Wet. Yick. Need to teach my cows to levitate so they don't sink into the ground.
While I called the cows up to the Middle Back from the Big Back, Stephan went in to the PW reserve to check and reset traps and cut down some weed trees and paint their stumps. I had found a big-leafed Privet in there and as they're not widespread around this immediate area, we cut them out wherever we find them.
The Pittosporum cornifolium in the reserve is still in flower, three weeks after I first noted it.
I could smell stoat under the tree where I suspect the Kukupa nest. I hope they soon investigate Stephan's traps!
Down the hill to the gateway out of the Middle Back and Stephan serviced the two DOC 200 traps in the box there. Mostly this trap catches hedgehogs.
They were not identical twins, tasting slightly different from each other.
Demelza is looking increasingly old but had come running up the paddock when she and Zella saw us with hay.
I stroked them both for a while, feeling Zella's calf moving around quite actively after being woken up by her run.
Out in the Spring paddock the young cattle came tearing down the hill for the hay we took them.
I've only seen two Plover chicks recently and this one today had a limp.
Because it wasn't running very fast, I caught it to see what was wrong with its leg but could see and feel no obvious injury, so let it go again.
Eva had a little stick insect friend this afternoon.
I went off on the plane to Auckland early this morning. Jude, Stella (truant) and I went to visit Jill for a while, finding her holding a startled rabbit, as part of some sort of environmental enrichment for the bewildered elderly. There was a Cockatiel present but Jill showed no sign of recognition: she has completely forgotten she ever had a Cockatiel friend. Hardly surprising since she appears to have forgotten who we are as well.
Out to the airport again early this morning, for a flight to Wellington to the annual meeting of all those involved in the Vet Council's complaints processes. It is always an interesting day, good to catch up with my current committee but also the lovely people with whom I formerly served on the Preliminary Assessment Committee and some new staff in the Registrar's office.
The meeting was held in the Golf Club adjacent to Wellington Airport, an excellent location for a group of people who are flying in from all points for a day's meeting. I walked out of the airport, through the covered carpark area, across one lane of roadway and into the Club rooms. At the end of the day there was no stress about how much traffic there might be on the way back to the airport, since it was a simple three minute walk up to the security-check area on the way to the plane.
Back at Jude's I spent my second evening helping Stella with a Year 12 Physics assignment. Physics was not my strongest subject at school but as it is entirely logical, I don't know why I found it problematic. I seem to recall a mid-year Form 7 exam result of something like 4%, which suggests a complete lack of interest; I managed to pull myself together sufficiently by the end of the year to squeak through the Bursary exam.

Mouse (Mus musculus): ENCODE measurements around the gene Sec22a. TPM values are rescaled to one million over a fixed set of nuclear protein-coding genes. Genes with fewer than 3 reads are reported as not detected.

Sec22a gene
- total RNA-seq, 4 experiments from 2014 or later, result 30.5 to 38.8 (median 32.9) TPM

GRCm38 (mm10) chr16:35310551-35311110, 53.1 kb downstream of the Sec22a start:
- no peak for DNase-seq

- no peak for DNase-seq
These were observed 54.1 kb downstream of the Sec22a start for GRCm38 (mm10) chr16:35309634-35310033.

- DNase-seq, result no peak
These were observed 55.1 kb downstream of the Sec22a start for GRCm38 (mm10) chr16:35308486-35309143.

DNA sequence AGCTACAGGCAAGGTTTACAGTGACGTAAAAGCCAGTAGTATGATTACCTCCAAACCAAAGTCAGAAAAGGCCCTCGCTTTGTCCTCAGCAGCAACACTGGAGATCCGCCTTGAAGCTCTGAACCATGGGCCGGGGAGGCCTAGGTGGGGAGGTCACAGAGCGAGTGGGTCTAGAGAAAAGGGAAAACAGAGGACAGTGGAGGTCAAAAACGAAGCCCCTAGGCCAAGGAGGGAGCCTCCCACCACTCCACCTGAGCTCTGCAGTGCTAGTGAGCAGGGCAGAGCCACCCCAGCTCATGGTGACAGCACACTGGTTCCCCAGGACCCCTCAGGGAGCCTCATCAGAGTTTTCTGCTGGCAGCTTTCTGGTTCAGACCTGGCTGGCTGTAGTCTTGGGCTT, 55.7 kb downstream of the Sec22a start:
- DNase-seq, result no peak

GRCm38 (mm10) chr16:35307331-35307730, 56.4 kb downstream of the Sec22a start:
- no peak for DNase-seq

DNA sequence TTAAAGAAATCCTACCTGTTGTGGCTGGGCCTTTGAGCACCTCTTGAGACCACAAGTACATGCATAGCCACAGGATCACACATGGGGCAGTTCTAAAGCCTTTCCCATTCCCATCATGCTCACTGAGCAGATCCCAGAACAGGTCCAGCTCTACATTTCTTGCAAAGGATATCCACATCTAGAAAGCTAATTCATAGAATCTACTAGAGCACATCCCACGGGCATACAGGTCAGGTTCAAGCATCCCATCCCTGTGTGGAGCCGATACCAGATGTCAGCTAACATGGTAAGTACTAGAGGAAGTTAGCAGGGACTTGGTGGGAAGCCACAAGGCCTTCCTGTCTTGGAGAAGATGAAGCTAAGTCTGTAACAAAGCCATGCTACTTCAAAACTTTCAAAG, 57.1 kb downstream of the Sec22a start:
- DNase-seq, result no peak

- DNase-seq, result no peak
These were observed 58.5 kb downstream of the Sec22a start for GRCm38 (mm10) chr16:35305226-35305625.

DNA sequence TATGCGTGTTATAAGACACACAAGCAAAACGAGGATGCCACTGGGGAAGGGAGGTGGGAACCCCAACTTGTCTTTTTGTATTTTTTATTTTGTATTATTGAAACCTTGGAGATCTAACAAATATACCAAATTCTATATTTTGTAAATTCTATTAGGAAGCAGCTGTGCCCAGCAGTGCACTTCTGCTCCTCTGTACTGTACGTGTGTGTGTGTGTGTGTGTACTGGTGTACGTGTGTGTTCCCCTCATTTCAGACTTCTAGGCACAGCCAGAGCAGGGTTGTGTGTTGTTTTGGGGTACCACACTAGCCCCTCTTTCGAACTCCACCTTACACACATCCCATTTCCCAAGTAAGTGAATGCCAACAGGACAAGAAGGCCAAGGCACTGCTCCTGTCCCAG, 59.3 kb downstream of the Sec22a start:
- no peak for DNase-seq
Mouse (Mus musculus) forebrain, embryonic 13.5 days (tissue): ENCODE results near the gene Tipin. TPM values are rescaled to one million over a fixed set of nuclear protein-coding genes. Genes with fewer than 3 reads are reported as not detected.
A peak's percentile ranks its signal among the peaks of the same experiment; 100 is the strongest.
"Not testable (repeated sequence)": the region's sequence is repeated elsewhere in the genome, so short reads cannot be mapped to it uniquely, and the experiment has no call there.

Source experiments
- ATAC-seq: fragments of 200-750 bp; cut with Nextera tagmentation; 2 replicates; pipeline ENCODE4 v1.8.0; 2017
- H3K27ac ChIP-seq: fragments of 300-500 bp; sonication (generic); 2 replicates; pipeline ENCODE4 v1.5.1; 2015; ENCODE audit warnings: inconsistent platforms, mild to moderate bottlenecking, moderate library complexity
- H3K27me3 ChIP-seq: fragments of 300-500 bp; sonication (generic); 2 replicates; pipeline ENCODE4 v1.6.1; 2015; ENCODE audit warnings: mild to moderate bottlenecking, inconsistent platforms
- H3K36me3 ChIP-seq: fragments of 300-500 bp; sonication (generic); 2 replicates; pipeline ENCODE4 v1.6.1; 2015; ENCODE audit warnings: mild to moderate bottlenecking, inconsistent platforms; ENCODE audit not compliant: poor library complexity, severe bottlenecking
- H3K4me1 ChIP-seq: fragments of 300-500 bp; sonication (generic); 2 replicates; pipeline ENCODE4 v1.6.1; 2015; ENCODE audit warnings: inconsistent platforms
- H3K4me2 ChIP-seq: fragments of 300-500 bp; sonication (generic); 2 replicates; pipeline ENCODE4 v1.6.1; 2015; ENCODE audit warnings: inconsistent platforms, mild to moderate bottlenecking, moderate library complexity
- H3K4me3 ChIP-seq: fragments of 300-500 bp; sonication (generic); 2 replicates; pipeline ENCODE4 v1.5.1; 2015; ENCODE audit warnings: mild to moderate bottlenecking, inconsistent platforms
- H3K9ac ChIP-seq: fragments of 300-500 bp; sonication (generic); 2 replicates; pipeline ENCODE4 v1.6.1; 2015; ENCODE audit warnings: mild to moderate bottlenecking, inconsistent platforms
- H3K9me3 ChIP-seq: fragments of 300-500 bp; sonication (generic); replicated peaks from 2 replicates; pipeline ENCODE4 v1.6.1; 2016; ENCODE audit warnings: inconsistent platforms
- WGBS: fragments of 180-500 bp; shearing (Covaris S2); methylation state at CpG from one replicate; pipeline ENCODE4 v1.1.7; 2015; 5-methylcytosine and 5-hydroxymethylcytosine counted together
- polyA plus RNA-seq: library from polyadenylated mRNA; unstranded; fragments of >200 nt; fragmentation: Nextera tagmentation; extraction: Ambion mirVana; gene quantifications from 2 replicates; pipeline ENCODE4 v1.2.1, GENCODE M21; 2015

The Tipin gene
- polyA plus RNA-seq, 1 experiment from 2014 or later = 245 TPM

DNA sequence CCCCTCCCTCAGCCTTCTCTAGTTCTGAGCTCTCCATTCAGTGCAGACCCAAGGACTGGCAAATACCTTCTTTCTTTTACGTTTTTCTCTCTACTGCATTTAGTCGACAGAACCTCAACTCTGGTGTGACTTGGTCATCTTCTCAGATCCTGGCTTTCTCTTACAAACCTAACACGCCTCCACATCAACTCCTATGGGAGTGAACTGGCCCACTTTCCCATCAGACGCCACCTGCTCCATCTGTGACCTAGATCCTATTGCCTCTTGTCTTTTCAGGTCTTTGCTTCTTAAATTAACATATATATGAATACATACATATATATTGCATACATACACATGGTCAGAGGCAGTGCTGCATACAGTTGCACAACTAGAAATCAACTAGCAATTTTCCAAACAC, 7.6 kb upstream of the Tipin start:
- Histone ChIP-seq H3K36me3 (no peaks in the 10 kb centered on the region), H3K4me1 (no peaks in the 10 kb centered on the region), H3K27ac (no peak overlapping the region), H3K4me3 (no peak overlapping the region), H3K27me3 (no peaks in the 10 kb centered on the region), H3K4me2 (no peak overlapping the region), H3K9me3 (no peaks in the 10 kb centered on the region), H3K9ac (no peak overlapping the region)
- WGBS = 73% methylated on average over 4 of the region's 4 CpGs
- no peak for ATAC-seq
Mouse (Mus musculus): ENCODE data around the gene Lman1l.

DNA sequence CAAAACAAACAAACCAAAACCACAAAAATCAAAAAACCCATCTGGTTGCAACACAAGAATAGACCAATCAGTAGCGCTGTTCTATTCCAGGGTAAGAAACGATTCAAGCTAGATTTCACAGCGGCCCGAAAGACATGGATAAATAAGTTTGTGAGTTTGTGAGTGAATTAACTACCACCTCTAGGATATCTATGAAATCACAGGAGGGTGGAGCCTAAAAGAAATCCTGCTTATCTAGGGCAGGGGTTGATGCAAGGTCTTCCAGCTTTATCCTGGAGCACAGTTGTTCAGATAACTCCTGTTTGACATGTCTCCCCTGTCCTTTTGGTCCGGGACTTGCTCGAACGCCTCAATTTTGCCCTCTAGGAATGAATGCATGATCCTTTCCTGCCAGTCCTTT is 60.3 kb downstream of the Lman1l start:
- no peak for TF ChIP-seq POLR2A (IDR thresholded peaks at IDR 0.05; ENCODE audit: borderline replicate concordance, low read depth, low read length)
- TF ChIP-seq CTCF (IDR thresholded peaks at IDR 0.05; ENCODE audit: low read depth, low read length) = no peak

Whether or not Stella and I properly understood what was required in her assignment is something we'll discover in due course. She is taking physics because it was the only science subject she could fit into her timetable this year and I suggested she keep at least one in there, to keep her later options open. If you only do art and music, nobody will believe you have the aptitude for science or maths. It was fun working together.
I flew back to Whangarei mid-morning, where Stephan and Floss met me at the airport. I have been thinking for a while that we should take Floss to a bird vet, just to make sure we're doing everything right for her long-term health.
The vet was absolutely lovely, checked her over, gave me some pointers on how to better trim her wings and discussed a better diet than she currently has and took a poo sample to check for worms. I expected she'd be full of intestinal parasites but apparently not.
Then we went and had a cuppa with Sheila before heading home.
A little holiday.
I had an appointment in Mangonui late this afternoon so we booked a night at a motel in Mill Bay. I'd have preferred the next unit along to our right, which would have had a less-obscured view: damned Bangalow Palm!
I've never slept ashore in Mill Bay but many times on the water. My family's twin-keeled yacht, Antiope, used to be moored just out from the sunlit point on the right, closer to the shore than any other vessel, since it only drew three feet. We used to sleep there before an early start some mornings and for a period when our family was between houses and we lived on the boat for several months.
On the slopes of the highest hills in the distance are Kauri trees. I had no idea until recent years that any such forest was there. Stephan used to walk some of that area when he was trapping for Whakaangi Landcare. As a child and teen sailing around the coasts, it was always the beaches and tiny coves that captured my imagination, rather than the dark forests behind them.
Around the point to the right is Mangonui, out to the left is Doubtless Bay and up to the left, Rangikapiti Pā.
Stephan had cooked lasagne for dinner and for dessert we had been shopping at Coopers Beach for icecream. That was an extraordinary experience, since the supermarket is built on the site of Motel Pamir, where our house and the Restaurant once stood. My childhood bedroom was somewhere near the milk section.